Divorced from reality, married to perdition

“From the winter of 1944 onwards, a significant party in Tokyo was seeking a route by which to end the war, and to overcome the army’s resolve to fight to the last. Even the most dovish, however, wanted terms that were not remotely negotiable, including the preservation of Japanese hegemony in Korea and Manchuria, freedom from Allied military occupation, and the right for Japan to conduct any war crimes trials of its citizens. . . . The ‘peace party’ thought and spoke as if Japan could expect to be treated as an honourable member of the international community. There was no acknowledgement of the fact that, in Western eyes, the behaviour of the Japanese since Pearl Harbor, indeed since 1931, had placed their nation beyond the pale. Japan’s leaders wasted months asserting diplomatic positions founded upon the demands of their own self-esteem, together with supposed political justice. In reality, their only chance of modified terms derived from Allied fears that a host of men would have to die if an invasion of the homeland proved necessary. As blockade and bombardment, together with the prospects of atomic bombs and Russian entry into the Pacific theatre, progressively diminished the perceived American need to risk invasion, Japan held no cards at all.” – Max Hastings, Retribution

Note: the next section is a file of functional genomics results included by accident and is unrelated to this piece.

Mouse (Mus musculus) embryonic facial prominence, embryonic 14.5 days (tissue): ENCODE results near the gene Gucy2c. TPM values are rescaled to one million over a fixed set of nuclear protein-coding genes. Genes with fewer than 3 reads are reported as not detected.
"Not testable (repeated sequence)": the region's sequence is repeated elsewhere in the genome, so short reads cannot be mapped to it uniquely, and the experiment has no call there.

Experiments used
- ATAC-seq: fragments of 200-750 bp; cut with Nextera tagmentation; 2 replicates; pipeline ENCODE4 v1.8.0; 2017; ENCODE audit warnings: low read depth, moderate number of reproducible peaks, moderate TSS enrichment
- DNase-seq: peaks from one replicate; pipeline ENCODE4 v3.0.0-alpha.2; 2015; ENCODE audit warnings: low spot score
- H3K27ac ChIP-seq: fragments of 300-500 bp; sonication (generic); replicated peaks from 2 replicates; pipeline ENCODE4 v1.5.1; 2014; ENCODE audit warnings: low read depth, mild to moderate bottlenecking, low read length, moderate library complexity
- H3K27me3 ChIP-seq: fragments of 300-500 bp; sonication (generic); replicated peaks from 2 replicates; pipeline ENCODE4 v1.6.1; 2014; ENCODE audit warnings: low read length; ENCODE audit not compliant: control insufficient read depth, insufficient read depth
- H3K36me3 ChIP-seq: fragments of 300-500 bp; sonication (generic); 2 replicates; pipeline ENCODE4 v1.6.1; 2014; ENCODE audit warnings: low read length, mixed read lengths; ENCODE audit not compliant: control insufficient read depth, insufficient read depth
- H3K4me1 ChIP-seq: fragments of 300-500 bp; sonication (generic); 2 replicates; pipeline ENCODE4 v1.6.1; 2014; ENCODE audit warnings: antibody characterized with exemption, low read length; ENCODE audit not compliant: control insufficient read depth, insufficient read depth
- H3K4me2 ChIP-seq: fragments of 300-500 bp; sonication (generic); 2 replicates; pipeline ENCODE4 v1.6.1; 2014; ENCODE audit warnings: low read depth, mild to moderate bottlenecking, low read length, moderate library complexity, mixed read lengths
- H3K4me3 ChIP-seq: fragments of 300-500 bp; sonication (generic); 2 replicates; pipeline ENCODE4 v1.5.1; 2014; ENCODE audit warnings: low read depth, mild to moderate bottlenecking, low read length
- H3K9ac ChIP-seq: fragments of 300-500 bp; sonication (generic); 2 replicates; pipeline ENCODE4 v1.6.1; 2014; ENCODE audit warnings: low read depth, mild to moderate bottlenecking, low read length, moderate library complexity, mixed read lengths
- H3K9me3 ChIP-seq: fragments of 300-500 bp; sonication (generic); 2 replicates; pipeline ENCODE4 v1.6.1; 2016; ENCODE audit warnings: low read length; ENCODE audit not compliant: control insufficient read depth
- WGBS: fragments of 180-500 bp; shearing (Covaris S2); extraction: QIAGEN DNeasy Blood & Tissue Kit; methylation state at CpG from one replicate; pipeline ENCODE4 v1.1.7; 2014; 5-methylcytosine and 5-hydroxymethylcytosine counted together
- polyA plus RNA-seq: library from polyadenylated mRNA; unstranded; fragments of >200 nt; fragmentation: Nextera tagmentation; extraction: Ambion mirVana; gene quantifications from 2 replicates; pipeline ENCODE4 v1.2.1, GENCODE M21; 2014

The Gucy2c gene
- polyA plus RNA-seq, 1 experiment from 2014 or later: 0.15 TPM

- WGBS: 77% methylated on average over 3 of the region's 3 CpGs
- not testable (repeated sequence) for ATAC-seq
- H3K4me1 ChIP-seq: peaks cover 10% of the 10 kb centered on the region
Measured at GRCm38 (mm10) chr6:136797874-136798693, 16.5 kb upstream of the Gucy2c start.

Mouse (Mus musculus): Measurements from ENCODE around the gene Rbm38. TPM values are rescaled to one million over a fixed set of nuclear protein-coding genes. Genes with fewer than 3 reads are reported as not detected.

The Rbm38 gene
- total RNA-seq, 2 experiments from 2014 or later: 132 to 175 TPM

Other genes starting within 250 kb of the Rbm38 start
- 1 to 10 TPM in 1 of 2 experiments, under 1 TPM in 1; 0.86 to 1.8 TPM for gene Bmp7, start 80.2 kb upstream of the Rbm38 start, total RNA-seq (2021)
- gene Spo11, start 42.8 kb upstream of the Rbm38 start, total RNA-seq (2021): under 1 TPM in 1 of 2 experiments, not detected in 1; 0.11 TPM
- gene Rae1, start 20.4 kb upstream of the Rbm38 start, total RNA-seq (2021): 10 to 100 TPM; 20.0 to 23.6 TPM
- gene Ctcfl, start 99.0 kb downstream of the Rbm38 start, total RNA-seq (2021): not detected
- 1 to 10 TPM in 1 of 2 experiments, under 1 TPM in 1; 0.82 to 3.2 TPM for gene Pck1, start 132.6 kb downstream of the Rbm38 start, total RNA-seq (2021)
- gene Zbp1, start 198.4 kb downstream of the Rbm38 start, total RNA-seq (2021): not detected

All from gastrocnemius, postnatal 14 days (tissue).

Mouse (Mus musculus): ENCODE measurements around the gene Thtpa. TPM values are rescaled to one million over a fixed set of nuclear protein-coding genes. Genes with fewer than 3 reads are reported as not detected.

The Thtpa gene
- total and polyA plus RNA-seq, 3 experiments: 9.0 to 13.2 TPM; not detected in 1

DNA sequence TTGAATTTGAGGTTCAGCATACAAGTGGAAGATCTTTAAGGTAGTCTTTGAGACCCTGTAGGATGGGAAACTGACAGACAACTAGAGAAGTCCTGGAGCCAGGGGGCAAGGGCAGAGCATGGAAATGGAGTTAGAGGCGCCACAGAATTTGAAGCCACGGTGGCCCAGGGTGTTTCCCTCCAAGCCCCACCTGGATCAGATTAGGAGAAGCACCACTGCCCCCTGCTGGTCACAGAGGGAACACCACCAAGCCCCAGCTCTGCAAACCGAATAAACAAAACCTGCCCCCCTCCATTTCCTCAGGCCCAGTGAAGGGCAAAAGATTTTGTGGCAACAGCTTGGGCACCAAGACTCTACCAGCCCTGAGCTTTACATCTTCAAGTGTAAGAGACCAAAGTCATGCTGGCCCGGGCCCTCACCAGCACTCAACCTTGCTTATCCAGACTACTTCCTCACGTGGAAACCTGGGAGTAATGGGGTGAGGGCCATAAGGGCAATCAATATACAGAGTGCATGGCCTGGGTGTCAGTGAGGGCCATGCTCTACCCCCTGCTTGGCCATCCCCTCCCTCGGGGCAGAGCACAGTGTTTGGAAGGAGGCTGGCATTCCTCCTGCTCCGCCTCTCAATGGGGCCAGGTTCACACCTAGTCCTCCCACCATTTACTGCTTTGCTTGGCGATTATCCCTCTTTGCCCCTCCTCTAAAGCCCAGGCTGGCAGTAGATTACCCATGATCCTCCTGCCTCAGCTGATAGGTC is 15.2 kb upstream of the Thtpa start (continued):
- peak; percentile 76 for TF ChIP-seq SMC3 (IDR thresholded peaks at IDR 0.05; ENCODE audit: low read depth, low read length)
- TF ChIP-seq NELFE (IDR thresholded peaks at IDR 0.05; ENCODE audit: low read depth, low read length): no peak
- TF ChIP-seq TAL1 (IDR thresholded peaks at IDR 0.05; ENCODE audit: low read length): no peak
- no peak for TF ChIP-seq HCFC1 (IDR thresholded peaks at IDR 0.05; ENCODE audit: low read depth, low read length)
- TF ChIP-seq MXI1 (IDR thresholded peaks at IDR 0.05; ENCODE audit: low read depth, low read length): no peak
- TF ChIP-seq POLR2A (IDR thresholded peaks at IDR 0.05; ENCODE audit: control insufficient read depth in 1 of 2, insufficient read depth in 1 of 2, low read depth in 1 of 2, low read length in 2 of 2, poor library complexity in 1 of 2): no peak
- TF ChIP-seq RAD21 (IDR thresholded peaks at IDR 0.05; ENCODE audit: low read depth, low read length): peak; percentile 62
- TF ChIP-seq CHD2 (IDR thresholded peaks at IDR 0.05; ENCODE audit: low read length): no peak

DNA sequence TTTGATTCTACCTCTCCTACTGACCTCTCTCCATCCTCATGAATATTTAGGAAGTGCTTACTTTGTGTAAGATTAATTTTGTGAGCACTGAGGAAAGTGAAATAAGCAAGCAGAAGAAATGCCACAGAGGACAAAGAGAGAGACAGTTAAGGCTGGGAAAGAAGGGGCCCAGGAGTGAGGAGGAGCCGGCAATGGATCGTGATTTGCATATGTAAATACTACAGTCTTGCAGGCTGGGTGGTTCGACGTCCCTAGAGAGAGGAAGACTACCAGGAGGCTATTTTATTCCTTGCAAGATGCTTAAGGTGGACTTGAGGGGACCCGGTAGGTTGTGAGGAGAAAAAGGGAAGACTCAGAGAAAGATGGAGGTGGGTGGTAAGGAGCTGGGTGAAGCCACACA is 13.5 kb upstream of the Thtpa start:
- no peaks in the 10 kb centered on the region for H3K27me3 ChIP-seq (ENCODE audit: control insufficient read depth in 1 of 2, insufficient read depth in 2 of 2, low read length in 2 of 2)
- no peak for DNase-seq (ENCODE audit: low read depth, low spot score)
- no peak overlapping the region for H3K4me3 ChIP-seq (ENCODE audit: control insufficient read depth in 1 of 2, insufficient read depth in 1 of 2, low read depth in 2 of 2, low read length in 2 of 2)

Leave a Reply

Your email address will not be published. Required fields are marked *

This site uses Akismet to reduce spam. Learn how your comment data is processed.